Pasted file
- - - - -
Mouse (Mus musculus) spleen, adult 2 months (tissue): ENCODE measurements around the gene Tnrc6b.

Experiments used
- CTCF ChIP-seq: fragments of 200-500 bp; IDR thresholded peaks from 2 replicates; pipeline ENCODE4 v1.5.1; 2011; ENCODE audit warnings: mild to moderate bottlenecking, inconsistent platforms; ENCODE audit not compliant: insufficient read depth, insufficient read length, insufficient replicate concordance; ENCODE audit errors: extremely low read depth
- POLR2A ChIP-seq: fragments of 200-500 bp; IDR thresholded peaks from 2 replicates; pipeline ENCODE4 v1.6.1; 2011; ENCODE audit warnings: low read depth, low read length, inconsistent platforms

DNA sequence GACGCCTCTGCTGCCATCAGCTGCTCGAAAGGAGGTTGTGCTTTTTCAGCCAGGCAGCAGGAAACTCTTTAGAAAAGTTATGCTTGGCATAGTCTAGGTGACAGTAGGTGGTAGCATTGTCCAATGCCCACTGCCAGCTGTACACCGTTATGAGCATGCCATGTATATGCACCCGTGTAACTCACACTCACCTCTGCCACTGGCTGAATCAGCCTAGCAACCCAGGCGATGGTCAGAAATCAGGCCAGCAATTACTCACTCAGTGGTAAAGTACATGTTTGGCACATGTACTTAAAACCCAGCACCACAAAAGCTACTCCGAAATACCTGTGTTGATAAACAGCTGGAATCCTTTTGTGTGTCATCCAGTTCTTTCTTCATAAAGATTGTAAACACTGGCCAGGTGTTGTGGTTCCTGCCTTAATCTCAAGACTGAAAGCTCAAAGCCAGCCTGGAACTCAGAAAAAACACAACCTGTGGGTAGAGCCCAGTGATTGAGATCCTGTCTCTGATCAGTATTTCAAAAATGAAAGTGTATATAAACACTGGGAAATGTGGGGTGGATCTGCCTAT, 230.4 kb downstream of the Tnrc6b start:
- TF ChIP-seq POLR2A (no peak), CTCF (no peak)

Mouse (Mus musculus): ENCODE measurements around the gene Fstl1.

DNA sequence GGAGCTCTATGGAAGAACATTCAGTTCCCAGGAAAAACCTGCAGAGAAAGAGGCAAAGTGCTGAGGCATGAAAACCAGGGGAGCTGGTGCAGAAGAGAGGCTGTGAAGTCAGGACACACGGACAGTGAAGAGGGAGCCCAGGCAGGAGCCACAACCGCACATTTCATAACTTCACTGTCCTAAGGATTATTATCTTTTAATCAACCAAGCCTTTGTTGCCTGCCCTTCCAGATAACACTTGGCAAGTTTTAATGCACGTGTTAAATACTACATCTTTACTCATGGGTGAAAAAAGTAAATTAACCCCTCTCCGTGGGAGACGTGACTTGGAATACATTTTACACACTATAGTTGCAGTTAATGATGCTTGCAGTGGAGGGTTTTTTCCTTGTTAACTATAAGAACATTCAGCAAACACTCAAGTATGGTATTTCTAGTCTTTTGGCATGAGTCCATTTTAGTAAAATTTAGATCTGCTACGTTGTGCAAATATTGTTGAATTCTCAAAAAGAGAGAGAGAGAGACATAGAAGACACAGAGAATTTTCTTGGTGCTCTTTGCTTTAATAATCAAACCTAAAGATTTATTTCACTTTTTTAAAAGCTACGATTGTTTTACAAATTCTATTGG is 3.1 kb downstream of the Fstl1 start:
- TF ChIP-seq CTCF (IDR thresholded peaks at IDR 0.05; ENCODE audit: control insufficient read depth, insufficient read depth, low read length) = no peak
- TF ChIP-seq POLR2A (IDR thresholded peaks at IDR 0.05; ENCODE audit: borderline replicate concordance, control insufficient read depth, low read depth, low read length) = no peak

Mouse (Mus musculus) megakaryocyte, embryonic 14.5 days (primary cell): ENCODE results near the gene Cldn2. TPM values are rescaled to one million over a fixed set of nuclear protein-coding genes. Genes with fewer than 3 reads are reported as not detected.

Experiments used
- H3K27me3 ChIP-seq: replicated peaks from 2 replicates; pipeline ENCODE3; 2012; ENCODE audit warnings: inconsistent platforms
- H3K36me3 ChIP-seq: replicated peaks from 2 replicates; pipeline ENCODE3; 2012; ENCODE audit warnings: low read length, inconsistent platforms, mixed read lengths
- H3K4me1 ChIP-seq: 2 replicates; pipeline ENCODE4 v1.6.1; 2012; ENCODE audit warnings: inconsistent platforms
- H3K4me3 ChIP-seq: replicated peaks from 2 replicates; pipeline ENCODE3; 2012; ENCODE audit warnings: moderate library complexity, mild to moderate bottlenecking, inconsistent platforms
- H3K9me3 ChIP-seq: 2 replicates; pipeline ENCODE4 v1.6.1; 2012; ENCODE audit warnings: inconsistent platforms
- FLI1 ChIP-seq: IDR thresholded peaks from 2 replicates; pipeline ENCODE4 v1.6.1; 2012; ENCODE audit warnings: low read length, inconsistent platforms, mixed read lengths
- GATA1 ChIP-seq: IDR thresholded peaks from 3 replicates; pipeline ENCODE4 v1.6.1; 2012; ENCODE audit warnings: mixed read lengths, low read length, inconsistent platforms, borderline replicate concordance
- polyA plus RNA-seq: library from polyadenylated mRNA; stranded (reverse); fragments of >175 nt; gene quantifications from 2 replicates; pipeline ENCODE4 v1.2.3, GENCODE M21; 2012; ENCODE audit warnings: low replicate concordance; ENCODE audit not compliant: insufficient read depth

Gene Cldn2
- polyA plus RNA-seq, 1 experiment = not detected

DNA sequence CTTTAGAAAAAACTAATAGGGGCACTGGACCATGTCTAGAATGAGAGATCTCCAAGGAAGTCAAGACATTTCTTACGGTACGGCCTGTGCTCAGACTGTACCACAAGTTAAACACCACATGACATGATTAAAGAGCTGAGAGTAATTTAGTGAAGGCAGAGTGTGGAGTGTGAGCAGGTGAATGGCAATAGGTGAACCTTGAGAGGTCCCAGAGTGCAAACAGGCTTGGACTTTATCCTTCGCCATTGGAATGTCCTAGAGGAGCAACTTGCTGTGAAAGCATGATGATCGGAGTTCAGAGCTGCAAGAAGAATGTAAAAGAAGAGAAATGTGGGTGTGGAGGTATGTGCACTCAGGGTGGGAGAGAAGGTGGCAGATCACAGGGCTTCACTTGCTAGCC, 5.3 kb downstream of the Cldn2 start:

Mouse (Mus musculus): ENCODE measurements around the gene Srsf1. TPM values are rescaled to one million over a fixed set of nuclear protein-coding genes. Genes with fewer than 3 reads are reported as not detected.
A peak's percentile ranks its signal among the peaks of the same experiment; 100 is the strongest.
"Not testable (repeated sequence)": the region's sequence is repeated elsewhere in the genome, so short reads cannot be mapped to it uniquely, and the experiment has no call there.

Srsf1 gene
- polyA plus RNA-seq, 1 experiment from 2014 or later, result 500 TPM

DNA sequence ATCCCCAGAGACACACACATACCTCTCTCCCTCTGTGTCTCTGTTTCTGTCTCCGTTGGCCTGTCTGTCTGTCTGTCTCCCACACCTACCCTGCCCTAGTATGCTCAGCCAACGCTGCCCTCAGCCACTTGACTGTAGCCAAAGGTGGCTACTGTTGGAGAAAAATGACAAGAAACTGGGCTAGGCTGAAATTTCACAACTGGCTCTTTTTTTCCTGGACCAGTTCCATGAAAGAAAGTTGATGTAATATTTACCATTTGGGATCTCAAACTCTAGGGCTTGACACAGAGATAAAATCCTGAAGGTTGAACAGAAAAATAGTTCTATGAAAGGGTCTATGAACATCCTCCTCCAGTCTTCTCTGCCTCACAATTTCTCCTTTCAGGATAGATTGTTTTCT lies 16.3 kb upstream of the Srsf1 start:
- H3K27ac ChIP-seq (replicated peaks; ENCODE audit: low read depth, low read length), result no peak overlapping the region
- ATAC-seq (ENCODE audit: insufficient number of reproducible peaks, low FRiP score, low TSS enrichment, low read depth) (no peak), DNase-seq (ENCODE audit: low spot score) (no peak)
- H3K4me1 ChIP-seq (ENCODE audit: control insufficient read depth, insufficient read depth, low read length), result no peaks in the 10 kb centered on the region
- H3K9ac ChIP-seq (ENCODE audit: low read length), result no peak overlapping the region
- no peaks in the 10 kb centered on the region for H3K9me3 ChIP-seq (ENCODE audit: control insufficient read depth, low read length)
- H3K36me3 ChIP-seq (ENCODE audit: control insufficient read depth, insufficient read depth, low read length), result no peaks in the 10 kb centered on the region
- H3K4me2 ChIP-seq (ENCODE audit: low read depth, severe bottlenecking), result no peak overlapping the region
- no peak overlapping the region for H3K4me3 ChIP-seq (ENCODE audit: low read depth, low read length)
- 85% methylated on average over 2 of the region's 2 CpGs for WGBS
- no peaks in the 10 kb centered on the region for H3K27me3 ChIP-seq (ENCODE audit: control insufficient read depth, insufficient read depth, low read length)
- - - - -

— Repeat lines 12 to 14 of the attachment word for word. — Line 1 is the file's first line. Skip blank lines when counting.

Experiments used
- H3K27me3 ChIP-seq: replicated peaks from 2 replicates; pipeline ENCODE3; 2012; ENCODE audit warnings: inconsistent platforms
- H3K36me3 ChIP-seq: replicated peaks from 2 replicates; pipeline ENCODE3; 2012; ENCODE audit warnings: low read length, inconsistent platforms, mixed read lengths